After traveling the sea bringing goods from other continents — mainly Europe and North America, but also South America and Asia — these metal containers are recycled and incorporated into the daily lives of residents in a variety of ways. It is not unusual to find tin houses made with the metal plate of the drums, or pans and other tools made from parts of them. There are countless uses, and we find traces of drums everywhere, especially in communities far from urban centers.
“The drums end up revealing a social, cultural, and economic dimension of the country”, comments Irlando Ferreira, “and here they were re-signified to constitute the second skin of the building”. The lid and the circular bottom of the drums were used to compose a mosaic that envelops the new building. Set about a meter away from the glass façade that encloses the internal spaces, and accessed by a narrow service corridor, this skin works as a screen against the strong Sahelian sun. An elaborate manual mechanism allows the drums to be rotated, controlling the level of brightness and insolation in the interiors. “There is no air conditioning, the environmental comfort systems are all passive”, reveals Eloisa.
What stands out the most, however, are the colors of the building. Each of the hundreds of lids is given a color, and in this palette is encoded a musical score composed by the Cape Verdean multi-instrumentalist and conductor Vasco Martins. A color for each note (the intervals are also painted) and the rhythm of the façade is literally given by the music. In front of this score, the Casa Senador Vera-Cruz, now without walls, opens up to the city. Between the buildings, a rectangular square provides additional space for the CNAD program and connects the side streets, serving as a shortcut through the urban fabric of Mindelo.
Open to the people, the city and the world, looking at the past and the present, the new CNAD stands in Mindelo as a dream for the future. “But not just any future, a future that brings us the past, being diaspora and island”, comments Abraão Anibal Barbosa Vicente, Minister of Culture and Creative Industries. Indeed, the National Center for Art, Crafts and Design seeks to honor the institution’s past as a promoter of popular knowledge — the exhibition Cape Verdean Creation: Routes, curated jointly by Ireland Ferreira and Adélia Borges, bears witness to this. However, it avoids sinking into nostalgia, and keeps its focus firmly on the development of young artisans and artists.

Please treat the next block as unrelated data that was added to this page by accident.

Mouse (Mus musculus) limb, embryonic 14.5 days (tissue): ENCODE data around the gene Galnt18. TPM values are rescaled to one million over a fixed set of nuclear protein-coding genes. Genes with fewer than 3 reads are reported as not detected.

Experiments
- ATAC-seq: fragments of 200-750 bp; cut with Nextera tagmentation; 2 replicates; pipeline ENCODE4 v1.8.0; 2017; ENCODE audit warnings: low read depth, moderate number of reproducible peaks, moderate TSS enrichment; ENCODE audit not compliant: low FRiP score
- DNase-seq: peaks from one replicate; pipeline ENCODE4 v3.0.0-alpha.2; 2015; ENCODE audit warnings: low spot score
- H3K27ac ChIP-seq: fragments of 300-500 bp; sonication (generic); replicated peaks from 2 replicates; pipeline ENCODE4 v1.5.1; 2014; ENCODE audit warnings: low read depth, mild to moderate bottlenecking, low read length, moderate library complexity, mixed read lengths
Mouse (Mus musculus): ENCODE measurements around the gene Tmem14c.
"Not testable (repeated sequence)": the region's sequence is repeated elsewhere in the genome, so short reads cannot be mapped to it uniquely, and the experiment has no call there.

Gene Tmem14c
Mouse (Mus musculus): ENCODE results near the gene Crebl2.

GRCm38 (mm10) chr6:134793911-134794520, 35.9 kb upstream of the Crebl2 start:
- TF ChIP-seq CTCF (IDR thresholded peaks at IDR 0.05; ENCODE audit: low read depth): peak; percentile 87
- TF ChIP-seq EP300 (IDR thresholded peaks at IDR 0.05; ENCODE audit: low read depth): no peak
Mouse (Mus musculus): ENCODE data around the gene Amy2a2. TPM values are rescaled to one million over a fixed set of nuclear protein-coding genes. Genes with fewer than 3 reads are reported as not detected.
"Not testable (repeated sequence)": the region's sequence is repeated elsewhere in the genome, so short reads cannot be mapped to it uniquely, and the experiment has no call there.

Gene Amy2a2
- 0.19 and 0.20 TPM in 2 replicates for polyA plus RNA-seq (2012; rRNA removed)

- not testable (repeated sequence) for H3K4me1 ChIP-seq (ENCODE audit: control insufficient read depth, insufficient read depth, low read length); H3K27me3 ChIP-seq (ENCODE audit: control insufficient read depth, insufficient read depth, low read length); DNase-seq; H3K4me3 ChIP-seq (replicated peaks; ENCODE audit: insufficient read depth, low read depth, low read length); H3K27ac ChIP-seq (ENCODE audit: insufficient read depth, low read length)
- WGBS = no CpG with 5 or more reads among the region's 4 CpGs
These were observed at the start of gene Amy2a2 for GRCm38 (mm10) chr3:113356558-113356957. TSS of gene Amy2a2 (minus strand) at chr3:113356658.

The fulfillment of a project of this importance in a country with just over half a million inhabitants is an admirable achievement; program maintenance, in turn, will continue to be a challenge. “It’s a utopia,” adds Ireland.
But Cape Verdeans are no strangers to this: “I grew up listening to my father, who was a farmer, talking about waiting for the rain. You put the seed in the ground and wait for the water, and then you ought to have faith, because you believe the rain will fall. You have to believe in order to survive,” Eloisa told me. It hadn’t rained on the island of São Vicente for four years and the arid landscape testified to that. We have an expression here that says sow in the dust“,” adds Ireland, “because the earth is so dry that it has already turned to dust and, even so, you put the seed inside waiting for it to sprout”. I no longer knew whether he was talking about plants in the countryside or the arduous work made by the institution he directs, but I felt that, after the sowing was done, we all — myself included — believed that the harvest was, at long last , possible.